Morris acts for clients bringing or defending claims against estates, including under the Family Protection Act 1955 and Law Reform (Testamentary Promises) Act 1949.
A will-maker has a moral duty to provide for the “proper maintenance and support” of certain close family members. If those family members are not adequately provided for in a deceased’s will, they may bring a claim under the Family Protection Act 1955 seeking further provision from the estate.
We act for clients who have been left out of a family member’s will or are seeking further provision from a family member’s estate. We also act for clients defending claims under the Family Protection Act 1955. We provide clients with realistic advice on the strength of their claim and aim to resolve Family Protection Act disputes efficiently and cost-effectively.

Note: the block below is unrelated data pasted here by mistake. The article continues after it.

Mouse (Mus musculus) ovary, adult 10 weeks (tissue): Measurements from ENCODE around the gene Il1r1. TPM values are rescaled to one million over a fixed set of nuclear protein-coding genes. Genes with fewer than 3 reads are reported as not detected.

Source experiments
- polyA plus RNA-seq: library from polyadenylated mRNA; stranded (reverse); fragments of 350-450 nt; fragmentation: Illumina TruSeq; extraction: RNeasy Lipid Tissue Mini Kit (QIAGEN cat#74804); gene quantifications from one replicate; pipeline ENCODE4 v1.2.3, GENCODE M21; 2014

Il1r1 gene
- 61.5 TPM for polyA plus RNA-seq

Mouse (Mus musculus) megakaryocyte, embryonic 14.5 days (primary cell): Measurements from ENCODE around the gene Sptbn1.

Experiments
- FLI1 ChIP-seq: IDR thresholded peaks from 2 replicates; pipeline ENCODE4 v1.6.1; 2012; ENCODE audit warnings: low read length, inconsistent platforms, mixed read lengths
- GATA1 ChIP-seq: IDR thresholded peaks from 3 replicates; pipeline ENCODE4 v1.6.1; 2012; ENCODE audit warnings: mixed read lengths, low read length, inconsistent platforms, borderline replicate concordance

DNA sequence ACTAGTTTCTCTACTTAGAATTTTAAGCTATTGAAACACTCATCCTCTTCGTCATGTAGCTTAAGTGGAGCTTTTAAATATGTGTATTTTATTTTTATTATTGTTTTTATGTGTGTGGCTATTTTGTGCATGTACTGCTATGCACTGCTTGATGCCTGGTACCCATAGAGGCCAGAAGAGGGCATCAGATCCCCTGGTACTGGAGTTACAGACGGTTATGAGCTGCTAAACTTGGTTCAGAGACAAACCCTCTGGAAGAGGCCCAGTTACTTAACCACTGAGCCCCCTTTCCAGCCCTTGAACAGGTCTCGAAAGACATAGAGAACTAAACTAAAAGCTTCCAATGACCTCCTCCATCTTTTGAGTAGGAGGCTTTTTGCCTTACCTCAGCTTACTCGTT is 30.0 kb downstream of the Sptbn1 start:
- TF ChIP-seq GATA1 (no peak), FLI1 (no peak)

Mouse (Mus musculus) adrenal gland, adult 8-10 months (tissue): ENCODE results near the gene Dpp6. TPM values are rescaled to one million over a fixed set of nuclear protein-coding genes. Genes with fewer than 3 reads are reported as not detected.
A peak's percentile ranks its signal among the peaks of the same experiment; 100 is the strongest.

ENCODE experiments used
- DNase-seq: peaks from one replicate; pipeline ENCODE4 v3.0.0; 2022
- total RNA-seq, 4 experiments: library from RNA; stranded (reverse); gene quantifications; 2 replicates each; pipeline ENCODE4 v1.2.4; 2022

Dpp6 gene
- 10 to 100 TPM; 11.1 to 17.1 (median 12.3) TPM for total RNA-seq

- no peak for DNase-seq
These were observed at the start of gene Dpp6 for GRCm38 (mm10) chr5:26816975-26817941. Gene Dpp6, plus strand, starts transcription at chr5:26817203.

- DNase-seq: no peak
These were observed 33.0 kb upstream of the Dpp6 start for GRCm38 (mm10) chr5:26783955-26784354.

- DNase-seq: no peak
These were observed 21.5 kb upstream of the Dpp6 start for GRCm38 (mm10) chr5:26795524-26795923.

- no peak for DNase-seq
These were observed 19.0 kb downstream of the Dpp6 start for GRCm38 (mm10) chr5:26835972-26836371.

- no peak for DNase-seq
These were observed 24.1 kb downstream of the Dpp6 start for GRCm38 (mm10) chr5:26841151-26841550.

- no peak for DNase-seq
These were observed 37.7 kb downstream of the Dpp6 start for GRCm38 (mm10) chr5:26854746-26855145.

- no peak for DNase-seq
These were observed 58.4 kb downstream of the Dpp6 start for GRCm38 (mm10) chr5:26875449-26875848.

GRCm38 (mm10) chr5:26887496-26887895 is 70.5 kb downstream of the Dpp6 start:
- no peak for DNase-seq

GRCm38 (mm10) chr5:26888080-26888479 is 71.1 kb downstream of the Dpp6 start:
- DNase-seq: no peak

Where a deceased promised to provide for someone under their will and that person performed work or services for the deceased, they may have a claim under the Law Reform (Testamentary Promises) Act 1949. We represent clients bringing or defending claims under this Act. We also advise executors on their obligations when faced with a claim.
We are frequently engaged to act for charities who are left a bequest in a will that is being challenged. We also provide expert opinions on estate claims where the client would like another view on the strength of their position.
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